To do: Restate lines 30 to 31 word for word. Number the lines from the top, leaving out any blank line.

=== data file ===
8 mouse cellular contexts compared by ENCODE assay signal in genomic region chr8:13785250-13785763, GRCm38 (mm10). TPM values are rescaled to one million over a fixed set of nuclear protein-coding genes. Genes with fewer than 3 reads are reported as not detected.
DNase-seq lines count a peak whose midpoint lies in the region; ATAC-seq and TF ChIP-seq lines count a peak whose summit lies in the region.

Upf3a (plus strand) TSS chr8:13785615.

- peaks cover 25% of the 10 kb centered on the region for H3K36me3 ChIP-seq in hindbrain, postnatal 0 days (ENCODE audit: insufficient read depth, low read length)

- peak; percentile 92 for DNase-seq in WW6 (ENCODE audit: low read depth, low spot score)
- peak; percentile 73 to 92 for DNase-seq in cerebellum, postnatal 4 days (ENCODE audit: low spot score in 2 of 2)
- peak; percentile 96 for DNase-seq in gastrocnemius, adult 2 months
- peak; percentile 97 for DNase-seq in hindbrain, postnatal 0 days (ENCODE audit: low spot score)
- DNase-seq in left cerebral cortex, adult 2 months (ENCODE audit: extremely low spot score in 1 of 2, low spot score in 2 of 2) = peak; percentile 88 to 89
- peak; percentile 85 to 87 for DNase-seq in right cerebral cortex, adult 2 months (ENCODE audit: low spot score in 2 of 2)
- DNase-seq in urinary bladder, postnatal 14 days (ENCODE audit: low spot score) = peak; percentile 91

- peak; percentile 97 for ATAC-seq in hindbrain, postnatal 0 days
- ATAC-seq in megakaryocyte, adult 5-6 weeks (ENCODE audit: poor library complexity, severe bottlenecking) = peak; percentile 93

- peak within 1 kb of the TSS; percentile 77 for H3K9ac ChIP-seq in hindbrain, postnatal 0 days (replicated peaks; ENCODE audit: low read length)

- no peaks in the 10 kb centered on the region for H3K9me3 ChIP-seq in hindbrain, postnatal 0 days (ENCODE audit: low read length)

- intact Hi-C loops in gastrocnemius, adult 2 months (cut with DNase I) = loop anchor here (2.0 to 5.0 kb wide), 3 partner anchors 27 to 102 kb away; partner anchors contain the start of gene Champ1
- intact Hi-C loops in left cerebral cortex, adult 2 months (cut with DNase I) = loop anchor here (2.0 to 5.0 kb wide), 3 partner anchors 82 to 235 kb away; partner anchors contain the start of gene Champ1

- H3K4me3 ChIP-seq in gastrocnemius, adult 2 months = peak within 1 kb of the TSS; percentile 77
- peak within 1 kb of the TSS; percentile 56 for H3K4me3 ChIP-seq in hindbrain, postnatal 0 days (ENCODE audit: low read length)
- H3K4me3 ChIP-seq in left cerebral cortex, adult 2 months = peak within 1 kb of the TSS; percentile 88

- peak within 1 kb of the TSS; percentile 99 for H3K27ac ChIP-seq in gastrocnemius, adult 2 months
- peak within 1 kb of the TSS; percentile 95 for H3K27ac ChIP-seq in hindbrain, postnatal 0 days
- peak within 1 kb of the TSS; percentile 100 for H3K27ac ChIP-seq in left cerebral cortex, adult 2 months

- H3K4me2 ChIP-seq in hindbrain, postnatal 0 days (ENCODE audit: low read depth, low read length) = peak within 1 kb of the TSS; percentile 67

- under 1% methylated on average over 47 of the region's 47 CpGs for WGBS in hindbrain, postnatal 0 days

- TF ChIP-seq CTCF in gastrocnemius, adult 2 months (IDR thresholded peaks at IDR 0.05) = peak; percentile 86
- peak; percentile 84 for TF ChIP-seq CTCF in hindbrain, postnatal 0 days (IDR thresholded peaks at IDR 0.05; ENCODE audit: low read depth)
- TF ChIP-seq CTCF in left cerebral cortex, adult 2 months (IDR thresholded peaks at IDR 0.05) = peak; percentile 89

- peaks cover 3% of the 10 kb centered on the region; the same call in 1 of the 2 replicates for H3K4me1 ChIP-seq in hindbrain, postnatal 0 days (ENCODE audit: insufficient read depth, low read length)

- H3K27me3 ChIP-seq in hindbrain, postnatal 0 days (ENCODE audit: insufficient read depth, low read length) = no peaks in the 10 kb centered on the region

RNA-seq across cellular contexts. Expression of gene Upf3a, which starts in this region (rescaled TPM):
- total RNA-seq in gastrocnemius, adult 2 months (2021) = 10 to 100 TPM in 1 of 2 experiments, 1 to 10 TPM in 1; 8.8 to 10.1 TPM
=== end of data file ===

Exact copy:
- H3K27me3 ChIP-seq in hindbrain, postnatal 0 days (ENCODE audit: insufficient read depth, low read length) = no peaks in the 10 kb centered on the region

RNA-seq across cellular contexts. Expression of gene Upf3a, which starts in this region (rescaled TPM):